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Ayurveda > An Introduction to the Ancient Indian Medical System

By Dr. Satish Kulkarni

Bios means life. Logos means studies. Therefore, biology is the study of life. Likewise, Ayu means life and Veda signifies the ancient Indian form of preserving knowledge. Therefore, Ayurveda is a collection of studies related to life. This collection is in Sanskrit and in an ancient Indian poetic form known as the shlokas. Ayurveda evolved around 600 BC in India. At the time, printing technology was nowhere in the picture and therefore this knowledge about life was preserved in the form of the shlokas which are two lined poems, rhythmic in nature. For the teacher (guru) this form was easy to teach and for the student (shishya) this form was easy to remember for a lifetime.

Then came printing technology. At this stage, different people grouped different shlokas into sanhitas. Sanhitas can be defined as knowledge banks. They are big books, which contain information on the arts, the sciences and commerce, all related to life. They talk about health as well as about disease.

There were different schools of thought in Ayurveda. Each school interpreted Ayurveda in their own way and with their own view. Charak, Sushrut and Vagbhat are a few examples of these schools. Each school prepared its own sanhita and tried to reach out to the masses for the promotion of health. Nevertheless, they shared a few common central ideas like ‘what you eat is what you are’ or ‘health comes from within’ or ‘health is a miraculous gift which comes from nature’. Generations after generations learnt the shlokas by heart and followed this tradition (parampara) for treating all kinds of physical and mental troubles including diseases.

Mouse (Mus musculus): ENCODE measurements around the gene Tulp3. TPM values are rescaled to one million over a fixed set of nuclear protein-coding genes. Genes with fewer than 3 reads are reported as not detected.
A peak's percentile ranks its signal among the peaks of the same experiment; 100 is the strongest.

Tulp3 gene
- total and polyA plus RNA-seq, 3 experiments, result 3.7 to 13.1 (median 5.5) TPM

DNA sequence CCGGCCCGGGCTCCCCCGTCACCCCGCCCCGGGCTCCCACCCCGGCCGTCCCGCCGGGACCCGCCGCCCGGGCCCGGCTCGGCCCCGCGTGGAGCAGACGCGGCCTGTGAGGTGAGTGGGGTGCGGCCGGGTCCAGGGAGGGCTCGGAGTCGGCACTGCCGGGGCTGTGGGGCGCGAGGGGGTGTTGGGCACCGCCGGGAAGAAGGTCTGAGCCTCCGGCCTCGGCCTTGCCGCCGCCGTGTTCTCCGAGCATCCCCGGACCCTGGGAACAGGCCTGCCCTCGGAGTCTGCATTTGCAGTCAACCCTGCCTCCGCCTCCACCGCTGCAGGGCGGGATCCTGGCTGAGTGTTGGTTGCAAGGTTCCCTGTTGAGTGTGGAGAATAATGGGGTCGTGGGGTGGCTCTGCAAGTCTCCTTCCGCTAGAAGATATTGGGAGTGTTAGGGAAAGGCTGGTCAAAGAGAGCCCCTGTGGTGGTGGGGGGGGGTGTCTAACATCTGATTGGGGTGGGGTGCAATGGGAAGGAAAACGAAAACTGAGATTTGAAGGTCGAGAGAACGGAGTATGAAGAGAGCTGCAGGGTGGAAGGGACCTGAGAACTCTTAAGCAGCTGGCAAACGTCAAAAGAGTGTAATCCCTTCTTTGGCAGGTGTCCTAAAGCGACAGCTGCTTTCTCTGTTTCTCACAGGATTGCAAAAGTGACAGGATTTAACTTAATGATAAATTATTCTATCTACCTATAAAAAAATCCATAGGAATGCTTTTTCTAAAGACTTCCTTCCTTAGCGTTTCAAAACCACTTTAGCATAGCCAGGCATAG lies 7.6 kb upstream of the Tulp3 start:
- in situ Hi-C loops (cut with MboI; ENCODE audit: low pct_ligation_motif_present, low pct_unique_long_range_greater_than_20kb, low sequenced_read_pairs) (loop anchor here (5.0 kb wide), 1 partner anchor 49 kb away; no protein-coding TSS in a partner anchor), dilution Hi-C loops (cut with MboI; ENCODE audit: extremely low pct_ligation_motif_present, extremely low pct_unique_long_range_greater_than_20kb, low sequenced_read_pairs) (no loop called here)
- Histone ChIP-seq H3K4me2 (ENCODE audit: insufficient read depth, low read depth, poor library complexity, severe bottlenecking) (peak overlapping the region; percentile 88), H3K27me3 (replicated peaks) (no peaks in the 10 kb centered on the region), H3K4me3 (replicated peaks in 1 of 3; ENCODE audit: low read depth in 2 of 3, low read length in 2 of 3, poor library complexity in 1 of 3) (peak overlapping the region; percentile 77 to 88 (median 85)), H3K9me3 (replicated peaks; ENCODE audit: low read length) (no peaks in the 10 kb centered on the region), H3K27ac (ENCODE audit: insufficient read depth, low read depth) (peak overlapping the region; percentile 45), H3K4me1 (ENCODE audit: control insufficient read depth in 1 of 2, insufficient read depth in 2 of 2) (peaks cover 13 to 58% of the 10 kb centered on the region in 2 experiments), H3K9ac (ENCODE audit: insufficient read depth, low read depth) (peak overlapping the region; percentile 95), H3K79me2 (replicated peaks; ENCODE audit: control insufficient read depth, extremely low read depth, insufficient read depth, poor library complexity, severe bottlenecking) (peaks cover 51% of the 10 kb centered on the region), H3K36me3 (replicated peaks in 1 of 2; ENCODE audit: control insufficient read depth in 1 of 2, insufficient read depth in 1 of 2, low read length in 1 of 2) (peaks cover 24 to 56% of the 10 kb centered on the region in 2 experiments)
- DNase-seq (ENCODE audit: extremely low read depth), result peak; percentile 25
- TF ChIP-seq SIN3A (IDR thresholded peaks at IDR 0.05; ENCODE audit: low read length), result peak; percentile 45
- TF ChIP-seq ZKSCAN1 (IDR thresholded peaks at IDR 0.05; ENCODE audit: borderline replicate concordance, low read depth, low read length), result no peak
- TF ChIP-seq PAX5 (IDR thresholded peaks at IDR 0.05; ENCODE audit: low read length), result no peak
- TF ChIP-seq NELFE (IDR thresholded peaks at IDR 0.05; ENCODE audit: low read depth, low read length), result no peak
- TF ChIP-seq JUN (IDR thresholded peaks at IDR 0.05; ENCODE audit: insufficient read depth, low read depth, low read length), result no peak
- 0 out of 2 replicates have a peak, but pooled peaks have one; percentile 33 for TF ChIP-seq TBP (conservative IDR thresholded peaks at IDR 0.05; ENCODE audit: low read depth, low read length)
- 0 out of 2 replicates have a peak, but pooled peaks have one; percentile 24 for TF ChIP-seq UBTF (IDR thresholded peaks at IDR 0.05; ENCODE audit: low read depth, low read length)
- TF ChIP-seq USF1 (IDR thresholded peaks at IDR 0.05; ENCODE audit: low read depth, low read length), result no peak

The speciality of Ayurveda is that it not only treats diseases but constantly promotes the thought that one should live healthy rather than fall sick and then look for a cure. This thought of ‘how to remain healthy throughout one’s life’ is called swasthavrutta. Swasthavrutta includes rules and regulations for the healthy life of a healthy individual. These rules and regulations are to be followed with faith. Swasthavrutta assures that one will not fall sick if one follows these rules properly. The central theme of swasthavrutta delves on the questions of diet, clothing and housing according to the season, in order that we live a healthy and long life. This is where Ayurveda is different from all of the other medical sciences. This thought of health is important and applicable to our lives today too.
 
Today, Ayurveda is a unique, indispensable branch of medicine, a complete naturalistic system that depends on the diagnosis of one’s basic body constitution (prakruti). Ayurveda believes in the treatment of not just the affected part of the body, but of the individual as a whole. Ayurveda insists on finding natural ways to refresh oneself, thereby eliminating all toxic imbalances from the body and thus regaining resistance and good health. Ayurveda gives that knowledge of life which not only cures diseases, but also teaches us how to achieve perfect health. Treatments





 

Index
Introduction
Medicines
Ayurvedic Milestones
Ayurvedic Thought
 Vaat, Pitta, Kafa, Dosh
 Dhatu, Mala, Fire
Pathology - Ama
Treatments
 Shaman
 Ashtang Ayurved
 Agad Tantra
 Bhut-vidya
 Kayachikitsa
 Kaumar Bhrutya Tantra
 Purva-karma
 Panch-karma
 Vaman
 Virechan
 Basti
 Nasya
 Rakta-moksha
 Shaman
 Shalya Tantra
 Shalakya tantra
 Rasayana-Chikitsa
 Vajikaran-Chikitsa

Actual Case Notes
 Asthmatic Bronchitis
 Bleeding per anum
 Constipation
 Diarrhea
 Hair Loss
 Infections
 Libido
 Osteoarthritis
 Psychiatry
 Pregnancy Care
 Senile Debility
 Solution To Baldness
 Vaat Related Fever

Academic References
Ayurvedic Herbs
NCCAM

 
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ęCopyright 2014 The Health Information Network